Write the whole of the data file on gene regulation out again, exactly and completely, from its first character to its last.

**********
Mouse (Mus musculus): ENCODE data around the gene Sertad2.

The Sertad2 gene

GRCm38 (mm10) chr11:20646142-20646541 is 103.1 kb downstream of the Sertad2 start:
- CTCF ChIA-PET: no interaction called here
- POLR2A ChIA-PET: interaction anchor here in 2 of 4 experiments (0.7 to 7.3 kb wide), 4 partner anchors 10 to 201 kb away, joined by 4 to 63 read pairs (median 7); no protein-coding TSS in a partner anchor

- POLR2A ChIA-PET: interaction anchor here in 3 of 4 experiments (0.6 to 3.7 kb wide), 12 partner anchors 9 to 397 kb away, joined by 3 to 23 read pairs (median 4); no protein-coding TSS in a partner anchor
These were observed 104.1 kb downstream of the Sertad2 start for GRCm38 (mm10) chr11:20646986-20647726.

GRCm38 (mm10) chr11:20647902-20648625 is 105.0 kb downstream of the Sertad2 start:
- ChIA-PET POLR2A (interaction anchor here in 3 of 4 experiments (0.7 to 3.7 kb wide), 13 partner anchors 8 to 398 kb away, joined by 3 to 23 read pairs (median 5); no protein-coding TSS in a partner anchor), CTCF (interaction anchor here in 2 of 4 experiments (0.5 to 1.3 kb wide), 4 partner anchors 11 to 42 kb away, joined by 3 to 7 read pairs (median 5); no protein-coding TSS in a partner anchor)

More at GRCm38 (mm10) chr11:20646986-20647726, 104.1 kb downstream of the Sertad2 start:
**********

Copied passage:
Mouse (Mus musculus): ENCODE data around the gene Sertad2.

The Sertad2 gene

GRCm38 (mm10) chr11:20646142-20646541 is 103.1 kb downstream of the Sertad2 start:
- CTCF ChIA-PET: no interaction called here
- POLR2A ChIA-PET: interaction anchor here in 2 of 4 experiments (0.7 to 7.3 kb wide), 4 partner anchors 10 to 201 kb away, joined by 4 to 63 read pairs (median 7); no protein-coding TSS in a partner anchor

- POLR2A ChIA-PET: interaction anchor here in 3 of 4 experiments (0.6 to 3.7 kb wide), 12 partner anchors 9 to 397 kb away, joined by 3 to 23 read pairs (median 4); no protein-coding TSS in a partner anchor
These were observed 104.1 kb downstream of the Sertad2 start for GRCm38 (mm10) chr11:20646986-20647726.

GRCm38 (mm10) chr11:20647902-20648625 is 105.0 kb downstream of the Sertad2 start:
- ChIA-PET POLR2A (interaction anchor here in 3 of 4 experiments (0.7 to 3.7 kb wide), 13 partner anchors 8 to 398 kb away, joined by 3 to 23 read pairs (median 5); no protein-coding TSS in a partner anchor), CTCF (interaction anchor here in 2 of 4 experiments (0.5 to 1.3 kb wide), 4 partner anchors 11 to 42 kb away, joined by 3 to 7 read pairs (median 5); no protein-coding TSS in a partner anchor)

More at GRCm38 (mm10) chr11:20646986-20647726, 104.1 kb downstream of the Sertad2 start: